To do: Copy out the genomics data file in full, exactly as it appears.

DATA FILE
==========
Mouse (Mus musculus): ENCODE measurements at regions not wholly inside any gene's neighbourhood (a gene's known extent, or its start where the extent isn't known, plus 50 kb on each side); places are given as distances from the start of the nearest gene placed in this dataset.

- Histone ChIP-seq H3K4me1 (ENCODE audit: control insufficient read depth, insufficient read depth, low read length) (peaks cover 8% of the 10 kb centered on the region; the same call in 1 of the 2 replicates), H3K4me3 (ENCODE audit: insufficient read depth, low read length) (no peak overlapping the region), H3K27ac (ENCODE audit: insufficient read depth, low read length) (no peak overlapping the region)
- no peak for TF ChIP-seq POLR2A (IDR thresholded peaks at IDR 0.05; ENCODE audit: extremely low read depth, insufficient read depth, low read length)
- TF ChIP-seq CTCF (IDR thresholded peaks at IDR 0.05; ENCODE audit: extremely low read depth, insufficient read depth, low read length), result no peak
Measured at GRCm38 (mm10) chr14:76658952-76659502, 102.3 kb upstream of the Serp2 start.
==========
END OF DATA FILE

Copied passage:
Mouse (Mus musculus): ENCODE measurements at regions not wholly inside any gene's neighbourhood (a gene's known extent, or its start where the extent isn't known, plus 50 kb on each side); places are given as distances from the start of the nearest gene placed in this dataset.

- Histone ChIP-seq H3K4me1 (ENCODE audit: control insufficient read depth, insufficient read depth, low read length) (peaks cover 8% of the 10 kb centered on the region; the same call in 1 of the 2 replicates), H3K4me3 (ENCODE audit: insufficient read depth, low read length) (no peak overlapping the region), H3K27ac (ENCODE audit: insufficient read depth, low read length) (no peak overlapping the region)
- no peak for TF ChIP-seq POLR2A (IDR thresholded peaks at IDR 0.05; ENCODE audit: extremely low read depth, insufficient read depth, low read length)
- TF ChIP-seq CTCF (IDR thresholded peaks at IDR 0.05; ENCODE audit: extremely low read depth, insufficient read depth, low read length), result no peak
Measured at GRCm38 (mm10) chr14:76658952-76659502, 102.3 kb upstream of the Serp2 start.